Regarding the Dec. 20 front-page article “Huge breach of data security at Target”:

And we worry about National Security Administration (NSA) getting our private communications? The thieves that hacked Target’s financial data are intent on harm. At least the NSA is honest.

MaryLou Bleakley, Arnold

In their Dec. 20 Washington Forum piece, “An ill-founded ruling against the NSA,” Michael B. Mukasey, Steven G. Bradbury and David B. Rivkin Jr. stated that “a reasonable expectation of privacy has been the measure for what constitutes a search under the Fourth Amendment.” This is only partially true.

In Katz v. United States and in Smith v. Maryland, the U.S. Supreme Court applied two tests to determine applicability of Fourth Amendment rights. The first test is whether people have a “subjective” expectation of privacy. This ambiguous standard puts the burden on the courts to infer what people’s expectations are without asking them. In Smith, the court divined arbitrarily that Americans do not expect their network of telephone contacts and associations to be considered private, irrespective of the content of those contacts. The current controversy over the National Security Agency suggests this is not so. The court also assumed that the pen register (metadata) has “limited capabilities.” We now know that its capabilities are infinite.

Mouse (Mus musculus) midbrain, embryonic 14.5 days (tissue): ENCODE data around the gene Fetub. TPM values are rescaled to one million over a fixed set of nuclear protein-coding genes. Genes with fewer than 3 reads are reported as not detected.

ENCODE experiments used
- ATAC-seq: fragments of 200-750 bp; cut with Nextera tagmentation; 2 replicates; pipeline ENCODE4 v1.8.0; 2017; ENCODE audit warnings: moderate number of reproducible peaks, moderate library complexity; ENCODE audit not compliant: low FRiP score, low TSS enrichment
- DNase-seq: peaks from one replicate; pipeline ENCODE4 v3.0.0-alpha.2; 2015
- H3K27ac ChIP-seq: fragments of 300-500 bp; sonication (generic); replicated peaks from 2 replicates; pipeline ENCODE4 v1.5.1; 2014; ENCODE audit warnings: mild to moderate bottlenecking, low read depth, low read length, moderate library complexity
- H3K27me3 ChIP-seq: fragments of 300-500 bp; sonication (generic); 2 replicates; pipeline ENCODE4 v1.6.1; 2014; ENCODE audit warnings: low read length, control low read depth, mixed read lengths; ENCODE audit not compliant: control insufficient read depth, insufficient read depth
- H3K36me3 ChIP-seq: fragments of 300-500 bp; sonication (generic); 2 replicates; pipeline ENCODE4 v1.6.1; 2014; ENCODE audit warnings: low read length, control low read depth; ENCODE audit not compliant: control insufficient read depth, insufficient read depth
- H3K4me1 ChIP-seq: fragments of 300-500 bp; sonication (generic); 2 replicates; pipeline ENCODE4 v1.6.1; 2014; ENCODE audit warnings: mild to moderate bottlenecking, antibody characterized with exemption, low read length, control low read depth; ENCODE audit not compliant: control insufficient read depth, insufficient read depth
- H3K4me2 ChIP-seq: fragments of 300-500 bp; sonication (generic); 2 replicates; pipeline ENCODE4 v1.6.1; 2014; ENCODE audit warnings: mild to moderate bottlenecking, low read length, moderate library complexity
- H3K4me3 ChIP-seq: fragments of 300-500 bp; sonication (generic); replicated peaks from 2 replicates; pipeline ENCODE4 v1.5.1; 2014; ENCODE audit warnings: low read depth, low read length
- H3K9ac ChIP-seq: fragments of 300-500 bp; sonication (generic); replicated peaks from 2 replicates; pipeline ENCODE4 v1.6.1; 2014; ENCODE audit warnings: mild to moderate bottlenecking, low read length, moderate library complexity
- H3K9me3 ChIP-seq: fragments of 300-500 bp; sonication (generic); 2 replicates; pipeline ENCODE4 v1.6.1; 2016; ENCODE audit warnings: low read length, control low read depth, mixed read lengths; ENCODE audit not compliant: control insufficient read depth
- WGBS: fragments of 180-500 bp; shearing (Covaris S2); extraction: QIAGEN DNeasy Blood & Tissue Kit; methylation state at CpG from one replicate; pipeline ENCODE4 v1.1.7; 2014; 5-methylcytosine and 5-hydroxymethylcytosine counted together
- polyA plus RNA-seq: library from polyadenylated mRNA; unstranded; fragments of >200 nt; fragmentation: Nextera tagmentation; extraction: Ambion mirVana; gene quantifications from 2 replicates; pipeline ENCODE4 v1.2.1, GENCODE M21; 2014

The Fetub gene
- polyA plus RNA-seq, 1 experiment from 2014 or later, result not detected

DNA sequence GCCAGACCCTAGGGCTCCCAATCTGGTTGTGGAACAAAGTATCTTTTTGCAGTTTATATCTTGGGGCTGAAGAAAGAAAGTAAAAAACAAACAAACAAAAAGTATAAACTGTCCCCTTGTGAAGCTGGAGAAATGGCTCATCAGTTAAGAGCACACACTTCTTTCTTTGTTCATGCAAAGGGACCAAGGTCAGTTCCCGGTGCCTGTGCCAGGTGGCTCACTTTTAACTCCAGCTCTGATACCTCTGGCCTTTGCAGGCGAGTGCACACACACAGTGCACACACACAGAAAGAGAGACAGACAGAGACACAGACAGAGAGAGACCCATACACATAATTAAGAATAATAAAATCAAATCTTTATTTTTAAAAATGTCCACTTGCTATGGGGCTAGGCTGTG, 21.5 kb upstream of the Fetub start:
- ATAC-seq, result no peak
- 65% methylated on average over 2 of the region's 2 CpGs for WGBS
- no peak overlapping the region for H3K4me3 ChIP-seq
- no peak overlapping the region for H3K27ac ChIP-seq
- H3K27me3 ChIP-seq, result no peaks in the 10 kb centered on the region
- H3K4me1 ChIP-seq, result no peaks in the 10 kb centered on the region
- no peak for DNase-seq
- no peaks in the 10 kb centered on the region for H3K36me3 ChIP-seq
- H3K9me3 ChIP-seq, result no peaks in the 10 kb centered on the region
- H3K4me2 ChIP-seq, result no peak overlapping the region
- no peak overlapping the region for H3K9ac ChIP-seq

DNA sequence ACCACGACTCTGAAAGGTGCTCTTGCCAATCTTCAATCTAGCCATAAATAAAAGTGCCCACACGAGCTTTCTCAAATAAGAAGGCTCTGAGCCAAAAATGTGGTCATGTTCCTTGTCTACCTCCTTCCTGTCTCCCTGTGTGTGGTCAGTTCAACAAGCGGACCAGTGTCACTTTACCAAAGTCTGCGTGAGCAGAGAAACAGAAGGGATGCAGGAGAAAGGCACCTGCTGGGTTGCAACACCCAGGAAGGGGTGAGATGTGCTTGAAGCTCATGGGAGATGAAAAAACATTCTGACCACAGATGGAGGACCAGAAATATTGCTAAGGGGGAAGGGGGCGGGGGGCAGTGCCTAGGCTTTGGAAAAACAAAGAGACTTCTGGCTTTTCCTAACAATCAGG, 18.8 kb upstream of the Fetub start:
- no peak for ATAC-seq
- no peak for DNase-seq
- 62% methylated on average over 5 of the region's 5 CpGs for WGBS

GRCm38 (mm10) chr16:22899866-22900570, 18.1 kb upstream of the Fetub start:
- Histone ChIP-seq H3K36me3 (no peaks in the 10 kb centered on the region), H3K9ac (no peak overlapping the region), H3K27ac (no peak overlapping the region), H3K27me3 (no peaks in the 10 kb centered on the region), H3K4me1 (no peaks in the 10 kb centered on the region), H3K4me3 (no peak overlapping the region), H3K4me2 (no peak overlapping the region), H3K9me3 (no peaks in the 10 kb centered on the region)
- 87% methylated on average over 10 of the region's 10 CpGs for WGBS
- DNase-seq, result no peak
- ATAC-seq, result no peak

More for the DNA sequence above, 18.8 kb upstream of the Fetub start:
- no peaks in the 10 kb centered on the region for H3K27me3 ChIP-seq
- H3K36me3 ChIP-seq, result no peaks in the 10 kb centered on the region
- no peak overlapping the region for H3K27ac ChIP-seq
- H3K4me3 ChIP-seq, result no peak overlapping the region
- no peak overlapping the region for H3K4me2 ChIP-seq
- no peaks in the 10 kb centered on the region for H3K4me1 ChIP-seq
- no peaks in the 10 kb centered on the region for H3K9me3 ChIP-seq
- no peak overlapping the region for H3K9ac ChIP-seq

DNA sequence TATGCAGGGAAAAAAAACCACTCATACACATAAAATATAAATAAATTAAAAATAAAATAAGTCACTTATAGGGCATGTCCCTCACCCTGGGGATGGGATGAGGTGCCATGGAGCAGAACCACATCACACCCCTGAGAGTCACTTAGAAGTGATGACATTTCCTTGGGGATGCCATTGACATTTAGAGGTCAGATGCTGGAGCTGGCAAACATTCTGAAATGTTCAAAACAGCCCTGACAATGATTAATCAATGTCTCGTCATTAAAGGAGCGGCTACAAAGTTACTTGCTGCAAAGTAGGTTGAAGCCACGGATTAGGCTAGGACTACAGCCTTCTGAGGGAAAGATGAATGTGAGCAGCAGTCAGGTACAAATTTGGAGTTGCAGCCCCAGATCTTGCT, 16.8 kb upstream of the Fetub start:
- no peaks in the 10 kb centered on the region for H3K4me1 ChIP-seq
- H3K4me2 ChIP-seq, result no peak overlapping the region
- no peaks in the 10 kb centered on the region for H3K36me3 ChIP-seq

Smith also applied a test of “whether [an] individual’s expectation, viewed objectively, is ‘justifiable’ under the circumstances.” The court’s attempts to distinguish “subjective” and “objective,” and its question-begging attempts to define justifiable and reasonable, were not crystalline but confounding.

Martin B. Nass, Silver Spring